theories of critical thinking and academic literacy.
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Abstracts
Diane PECORARI, University of Stockholm, SWEDEN
Good and original: The role of plagiarism and patchwriting in the work of second-language
academic writers (P)
Tuesday 14.15 – Prague III
Plagiarism is regarded as a heinous crime within the academic community, but numerous accounts in the
literature on first- and second-language writing suggest that some writers plagiarize without intending to
transgress academic conventions. However, because the evidence for this form of source use is almost
exclusively anecdotal, many questions remain, chief among: how widespread is insufficiently attributed source
use? Can evidence be found for the claims that such writing is unintentional? And can lack of intention be
accepted as an explanation for plagiarism in the work of students who have been informed about how the
English-speaking academic community views the act? This paper will report a study of the writing of seventeen
postgraduate students in four academic areas: science, engineering, social science and humanities. Source
reports in the student-generated texts were compared to the original sources in order to describe the
relationship between the two. Interviews were also conducted with the student writers and their supervisors.
The student writing was found to contain textual features which could be described as plagiarism, but the
writers' accounts of their work and the textual analysis strongly suggest absence of intention to plagiarize, thus
providing empirical verification of similar suggestions in the literature.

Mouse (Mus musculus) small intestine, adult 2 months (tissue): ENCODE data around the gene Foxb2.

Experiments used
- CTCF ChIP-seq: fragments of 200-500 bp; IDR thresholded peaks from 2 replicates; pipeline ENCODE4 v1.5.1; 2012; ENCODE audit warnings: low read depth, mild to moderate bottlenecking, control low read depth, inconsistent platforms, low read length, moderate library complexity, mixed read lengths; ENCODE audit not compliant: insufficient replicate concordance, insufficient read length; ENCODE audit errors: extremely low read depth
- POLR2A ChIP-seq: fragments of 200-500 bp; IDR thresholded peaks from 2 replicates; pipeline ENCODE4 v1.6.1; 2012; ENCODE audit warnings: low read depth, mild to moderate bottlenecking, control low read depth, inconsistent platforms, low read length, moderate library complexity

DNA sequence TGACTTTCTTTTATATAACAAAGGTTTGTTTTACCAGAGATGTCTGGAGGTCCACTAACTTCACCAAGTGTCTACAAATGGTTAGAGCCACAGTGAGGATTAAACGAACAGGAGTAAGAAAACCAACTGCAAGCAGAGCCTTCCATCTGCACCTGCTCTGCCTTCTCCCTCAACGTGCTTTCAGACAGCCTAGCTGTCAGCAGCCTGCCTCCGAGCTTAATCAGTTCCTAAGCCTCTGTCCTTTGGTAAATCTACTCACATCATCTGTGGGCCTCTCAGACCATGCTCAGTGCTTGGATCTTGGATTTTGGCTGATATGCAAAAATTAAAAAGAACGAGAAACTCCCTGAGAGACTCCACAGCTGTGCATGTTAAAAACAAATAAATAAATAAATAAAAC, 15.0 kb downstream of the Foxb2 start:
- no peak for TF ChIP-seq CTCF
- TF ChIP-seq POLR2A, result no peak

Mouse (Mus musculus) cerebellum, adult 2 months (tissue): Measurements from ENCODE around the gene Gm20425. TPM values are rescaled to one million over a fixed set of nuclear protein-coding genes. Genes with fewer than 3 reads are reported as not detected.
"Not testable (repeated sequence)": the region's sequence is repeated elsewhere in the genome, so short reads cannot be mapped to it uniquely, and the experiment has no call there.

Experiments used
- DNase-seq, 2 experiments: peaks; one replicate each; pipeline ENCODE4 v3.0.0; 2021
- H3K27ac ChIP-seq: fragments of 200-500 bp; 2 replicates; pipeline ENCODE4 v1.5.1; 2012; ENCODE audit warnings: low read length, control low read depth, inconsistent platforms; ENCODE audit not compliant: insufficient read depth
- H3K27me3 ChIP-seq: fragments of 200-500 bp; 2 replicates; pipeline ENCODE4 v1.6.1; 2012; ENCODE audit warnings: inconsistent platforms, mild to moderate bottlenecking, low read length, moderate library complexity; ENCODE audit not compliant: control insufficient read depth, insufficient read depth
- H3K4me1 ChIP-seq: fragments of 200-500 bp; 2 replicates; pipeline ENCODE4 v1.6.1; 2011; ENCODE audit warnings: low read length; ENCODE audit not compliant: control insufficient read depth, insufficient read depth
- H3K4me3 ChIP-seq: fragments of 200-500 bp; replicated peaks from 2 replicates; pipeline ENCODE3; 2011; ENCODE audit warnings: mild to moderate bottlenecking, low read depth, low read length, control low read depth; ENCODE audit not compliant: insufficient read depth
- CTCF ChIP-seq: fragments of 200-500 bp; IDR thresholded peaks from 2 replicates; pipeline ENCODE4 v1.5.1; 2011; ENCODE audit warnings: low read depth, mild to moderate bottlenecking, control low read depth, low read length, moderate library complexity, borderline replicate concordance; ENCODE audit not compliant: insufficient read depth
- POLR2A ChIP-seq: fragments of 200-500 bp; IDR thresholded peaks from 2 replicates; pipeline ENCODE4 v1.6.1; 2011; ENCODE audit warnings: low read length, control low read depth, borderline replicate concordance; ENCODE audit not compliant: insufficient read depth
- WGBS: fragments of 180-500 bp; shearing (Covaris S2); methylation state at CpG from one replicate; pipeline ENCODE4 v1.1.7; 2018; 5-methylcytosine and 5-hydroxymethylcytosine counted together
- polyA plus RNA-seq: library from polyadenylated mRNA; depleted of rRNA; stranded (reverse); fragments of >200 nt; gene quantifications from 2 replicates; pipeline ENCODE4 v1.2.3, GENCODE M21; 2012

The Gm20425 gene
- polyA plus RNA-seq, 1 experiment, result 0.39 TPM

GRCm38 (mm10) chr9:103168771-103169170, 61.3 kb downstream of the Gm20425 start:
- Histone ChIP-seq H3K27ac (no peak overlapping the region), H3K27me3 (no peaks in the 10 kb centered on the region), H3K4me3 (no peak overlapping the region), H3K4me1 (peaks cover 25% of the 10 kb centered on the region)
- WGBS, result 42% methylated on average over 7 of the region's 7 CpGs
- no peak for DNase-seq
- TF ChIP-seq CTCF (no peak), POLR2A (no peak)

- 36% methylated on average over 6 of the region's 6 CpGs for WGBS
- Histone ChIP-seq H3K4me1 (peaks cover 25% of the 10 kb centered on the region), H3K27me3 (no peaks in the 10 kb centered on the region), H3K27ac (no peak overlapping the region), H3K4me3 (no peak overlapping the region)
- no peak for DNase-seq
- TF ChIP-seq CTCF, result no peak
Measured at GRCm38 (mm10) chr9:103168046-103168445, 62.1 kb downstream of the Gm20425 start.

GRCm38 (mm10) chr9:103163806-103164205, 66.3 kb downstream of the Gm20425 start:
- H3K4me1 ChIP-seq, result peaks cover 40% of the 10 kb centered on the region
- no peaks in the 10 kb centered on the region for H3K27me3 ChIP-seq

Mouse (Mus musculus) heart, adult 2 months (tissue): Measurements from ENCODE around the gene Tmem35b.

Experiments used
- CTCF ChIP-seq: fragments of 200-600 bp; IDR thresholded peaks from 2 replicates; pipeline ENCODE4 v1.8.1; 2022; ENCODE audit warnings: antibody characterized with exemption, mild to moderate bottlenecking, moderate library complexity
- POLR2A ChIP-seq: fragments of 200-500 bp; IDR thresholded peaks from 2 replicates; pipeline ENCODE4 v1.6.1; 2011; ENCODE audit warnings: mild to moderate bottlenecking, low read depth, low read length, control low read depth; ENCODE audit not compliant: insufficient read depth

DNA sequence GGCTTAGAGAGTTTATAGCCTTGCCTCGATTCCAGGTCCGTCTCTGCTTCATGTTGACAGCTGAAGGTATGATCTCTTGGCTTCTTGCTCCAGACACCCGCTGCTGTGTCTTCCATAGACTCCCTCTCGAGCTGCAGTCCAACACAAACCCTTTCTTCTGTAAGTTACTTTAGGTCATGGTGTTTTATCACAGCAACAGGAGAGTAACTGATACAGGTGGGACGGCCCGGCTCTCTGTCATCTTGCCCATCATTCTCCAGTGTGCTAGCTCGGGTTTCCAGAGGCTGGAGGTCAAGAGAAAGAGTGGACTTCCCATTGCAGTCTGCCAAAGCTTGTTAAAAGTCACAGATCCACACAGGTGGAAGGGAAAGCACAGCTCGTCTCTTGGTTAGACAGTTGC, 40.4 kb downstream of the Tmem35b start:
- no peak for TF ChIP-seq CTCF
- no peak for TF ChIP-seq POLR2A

Arna PERETZ, Ben-Gurion University of the Negev , ISRAEL
Teaching Scientific/Academic Writing: A Place for New Technologies (P)
Tuesday 14.15 – Moscow
Although discourse communities may share certain academic conventions, there is significant variation of
discourses between and within disciplines. This becomes evident when teaching scientific/academic writing to
graduate students, as it soon becomes apparent that differences also exist within sub-fields. Teachers of
academic writing must thus focus on the purpose of the writing, on the audience, and on structure,
appropriateness and style. In this paper I describe the incorporation and role of new technologies in a
scientific/academic writing course at Ben-Gurion University of the Negev (BGU), Beer Sheva, Israel. The
Israeli and overseas graduate students in this course are multilingual non-native speakers of English from a
wide range of disciplines. The underlying premise of the course, that writing is interactive and social in nature
and that form and function interact in real-world writing, and its effect on course format will be discussed. The
use and integration of on-line information and communication, including such electronic discourses as email
and PowerPoint, in the academic writing classroom will be described. How technology can contribute to